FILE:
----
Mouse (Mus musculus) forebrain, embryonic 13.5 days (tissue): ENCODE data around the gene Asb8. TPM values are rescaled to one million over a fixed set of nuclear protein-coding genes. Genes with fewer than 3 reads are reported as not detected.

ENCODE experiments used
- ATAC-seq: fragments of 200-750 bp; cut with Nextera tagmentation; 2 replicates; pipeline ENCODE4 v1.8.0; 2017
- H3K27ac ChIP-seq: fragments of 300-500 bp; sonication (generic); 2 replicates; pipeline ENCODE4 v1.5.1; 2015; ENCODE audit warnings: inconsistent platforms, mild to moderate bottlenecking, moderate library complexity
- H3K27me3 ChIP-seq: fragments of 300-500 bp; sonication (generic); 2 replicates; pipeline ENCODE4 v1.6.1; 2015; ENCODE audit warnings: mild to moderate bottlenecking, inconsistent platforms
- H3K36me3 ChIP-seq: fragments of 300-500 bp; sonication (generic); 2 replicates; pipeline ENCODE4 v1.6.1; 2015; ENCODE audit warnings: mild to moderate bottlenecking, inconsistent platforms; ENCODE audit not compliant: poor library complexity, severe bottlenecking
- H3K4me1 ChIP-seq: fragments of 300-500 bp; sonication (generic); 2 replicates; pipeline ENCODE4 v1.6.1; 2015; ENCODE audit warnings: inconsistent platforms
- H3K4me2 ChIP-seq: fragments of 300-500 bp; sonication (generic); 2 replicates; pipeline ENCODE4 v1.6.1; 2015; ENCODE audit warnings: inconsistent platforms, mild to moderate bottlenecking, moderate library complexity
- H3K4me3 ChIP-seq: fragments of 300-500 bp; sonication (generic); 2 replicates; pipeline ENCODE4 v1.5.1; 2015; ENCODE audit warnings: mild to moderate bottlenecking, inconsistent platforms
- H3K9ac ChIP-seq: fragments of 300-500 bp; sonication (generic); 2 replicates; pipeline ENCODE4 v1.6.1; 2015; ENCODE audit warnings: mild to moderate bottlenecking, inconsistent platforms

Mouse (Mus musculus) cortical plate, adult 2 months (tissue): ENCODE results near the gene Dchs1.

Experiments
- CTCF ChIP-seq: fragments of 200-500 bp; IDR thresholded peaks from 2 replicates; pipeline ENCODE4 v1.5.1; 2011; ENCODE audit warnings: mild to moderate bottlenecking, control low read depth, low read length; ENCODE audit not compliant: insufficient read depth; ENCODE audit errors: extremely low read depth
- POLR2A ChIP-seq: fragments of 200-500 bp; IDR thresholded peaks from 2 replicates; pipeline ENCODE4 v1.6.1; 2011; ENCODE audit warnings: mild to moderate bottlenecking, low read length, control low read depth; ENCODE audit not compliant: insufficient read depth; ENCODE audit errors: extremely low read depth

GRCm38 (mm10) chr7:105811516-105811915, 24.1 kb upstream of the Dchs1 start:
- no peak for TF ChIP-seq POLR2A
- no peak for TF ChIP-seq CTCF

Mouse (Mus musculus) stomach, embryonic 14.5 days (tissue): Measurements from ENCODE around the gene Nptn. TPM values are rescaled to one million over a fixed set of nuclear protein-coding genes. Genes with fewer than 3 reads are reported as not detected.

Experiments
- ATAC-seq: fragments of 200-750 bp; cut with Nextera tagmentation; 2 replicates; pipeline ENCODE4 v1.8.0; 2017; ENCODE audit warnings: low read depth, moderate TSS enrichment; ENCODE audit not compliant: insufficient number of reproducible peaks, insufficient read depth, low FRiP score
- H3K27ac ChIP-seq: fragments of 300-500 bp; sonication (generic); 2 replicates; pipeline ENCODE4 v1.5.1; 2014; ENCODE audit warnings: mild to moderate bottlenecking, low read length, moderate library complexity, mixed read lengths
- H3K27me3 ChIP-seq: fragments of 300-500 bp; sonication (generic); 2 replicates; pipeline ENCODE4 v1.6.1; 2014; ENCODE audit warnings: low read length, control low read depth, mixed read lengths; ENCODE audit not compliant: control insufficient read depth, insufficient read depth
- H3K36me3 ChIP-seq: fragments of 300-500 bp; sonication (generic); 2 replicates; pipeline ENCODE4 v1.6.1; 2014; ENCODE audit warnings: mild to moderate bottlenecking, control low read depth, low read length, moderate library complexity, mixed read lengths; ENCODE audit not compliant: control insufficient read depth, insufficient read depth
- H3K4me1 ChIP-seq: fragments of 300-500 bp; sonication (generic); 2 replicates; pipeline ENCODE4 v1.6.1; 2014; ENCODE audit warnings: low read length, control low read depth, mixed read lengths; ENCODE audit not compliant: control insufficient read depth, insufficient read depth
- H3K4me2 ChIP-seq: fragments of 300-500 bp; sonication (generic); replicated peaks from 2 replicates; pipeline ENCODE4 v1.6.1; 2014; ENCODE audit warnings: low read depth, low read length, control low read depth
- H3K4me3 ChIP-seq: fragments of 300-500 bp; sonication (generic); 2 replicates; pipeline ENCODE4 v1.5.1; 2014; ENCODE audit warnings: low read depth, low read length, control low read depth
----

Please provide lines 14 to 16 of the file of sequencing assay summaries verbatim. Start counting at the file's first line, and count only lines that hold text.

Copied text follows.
- POLR2A ChIP-seq: fragments of 200-500 bp; IDR thresholded peaks from 2 replicates; pipeline ENCODE4 v1.6.1; 2011; ENCODE audit warnings: mild to moderate bottlenecking, low read length, control low read depth; ENCODE audit not compliant: insufficient read depth; ENCODE audit errors: extremely low read depth

GRCm38 (mm10) chr7:105811516-105811915, 24.1 kb upstream of the Dchs1 start:
- no peak for TF ChIP-seq POLR2A